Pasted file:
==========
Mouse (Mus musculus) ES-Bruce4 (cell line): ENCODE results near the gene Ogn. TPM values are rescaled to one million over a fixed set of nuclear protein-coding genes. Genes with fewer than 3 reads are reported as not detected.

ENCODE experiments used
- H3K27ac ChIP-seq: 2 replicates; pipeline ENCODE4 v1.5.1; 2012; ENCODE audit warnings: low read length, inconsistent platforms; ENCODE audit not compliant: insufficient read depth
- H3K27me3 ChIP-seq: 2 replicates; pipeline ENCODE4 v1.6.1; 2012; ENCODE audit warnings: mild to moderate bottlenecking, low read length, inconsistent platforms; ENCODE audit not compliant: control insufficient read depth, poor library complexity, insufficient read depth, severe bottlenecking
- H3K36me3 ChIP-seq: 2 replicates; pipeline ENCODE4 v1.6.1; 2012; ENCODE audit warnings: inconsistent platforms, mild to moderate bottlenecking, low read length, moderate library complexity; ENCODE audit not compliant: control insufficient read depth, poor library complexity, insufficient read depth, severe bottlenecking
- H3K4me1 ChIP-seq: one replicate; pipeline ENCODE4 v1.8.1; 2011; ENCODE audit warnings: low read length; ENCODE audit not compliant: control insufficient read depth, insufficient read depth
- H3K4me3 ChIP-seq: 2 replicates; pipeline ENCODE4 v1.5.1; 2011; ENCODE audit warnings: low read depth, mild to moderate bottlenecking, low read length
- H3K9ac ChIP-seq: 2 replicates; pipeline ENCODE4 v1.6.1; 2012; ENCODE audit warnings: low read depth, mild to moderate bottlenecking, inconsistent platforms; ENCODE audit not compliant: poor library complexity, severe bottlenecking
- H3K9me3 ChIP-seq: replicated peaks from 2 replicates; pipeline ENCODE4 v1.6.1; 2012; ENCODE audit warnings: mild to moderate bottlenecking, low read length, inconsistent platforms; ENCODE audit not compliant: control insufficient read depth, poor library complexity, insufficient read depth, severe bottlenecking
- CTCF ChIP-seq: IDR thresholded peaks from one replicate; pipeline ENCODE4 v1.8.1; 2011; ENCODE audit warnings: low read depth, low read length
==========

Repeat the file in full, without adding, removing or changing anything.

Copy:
Mouse (Mus musculus) ES-Bruce4 (cell line): ENCODE results near the gene Ogn. TPM values are rescaled to one million over a fixed set of nuclear protein-coding genes. Genes with fewer than 3 reads are reported as not detected.

ENCODE experiments used
- H3K27ac ChIP-seq: 2 replicates; pipeline ENCODE4 v1.5.1; 2012; ENCODE audit warnings: low read length, inconsistent platforms; ENCODE audit not compliant: insufficient read depth
- H3K27me3 ChIP-seq: 2 replicates; pipeline ENCODE4 v1.6.1; 2012; ENCODE audit warnings: mild to moderate bottlenecking, low read length, inconsistent platforms; ENCODE audit not compliant: control insufficient read depth, poor library complexity, insufficient read depth, severe bottlenecking
- H3K36me3 ChIP-seq: 2 replicates; pipeline ENCODE4 v1.6.1; 2012; ENCODE audit warnings: inconsistent platforms, mild to moderate bottlenecking, low read length, moderate library complexity; ENCODE audit not compliant: control insufficient read depth, poor library complexity, insufficient read depth, severe bottlenecking
- H3K4me1 ChIP-seq: one replicate; pipeline ENCODE4 v1.8.1; 2011; ENCODE audit warnings: low read length; ENCODE audit not compliant: control insufficient read depth, insufficient read depth
- H3K4me3 ChIP-seq: 2 replicates; pipeline ENCODE4 v1.5.1; 2011; ENCODE audit warnings: low read depth, mild to moderate bottlenecking, low read length
- H3K9ac ChIP-seq: 2 replicates; pipeline ENCODE4 v1.6.1; 2012; ENCODE audit warnings: low read depth, mild to moderate bottlenecking, inconsistent platforms; ENCODE audit not compliant: poor library complexity, severe bottlenecking
- H3K9me3 ChIP-seq: replicated peaks from 2 replicates; pipeline ENCODE4 v1.6.1; 2012; ENCODE audit warnings: mild to moderate bottlenecking, low read length, inconsistent platforms; ENCODE audit not compliant: control insufficient read depth, poor library complexity, insufficient read depth, severe bottlenecking
- CTCF ChIP-seq: IDR thresholded peaks from one replicate; pipeline ENCODE4 v1.8.1; 2011; ENCODE audit warnings: low read depth, low read length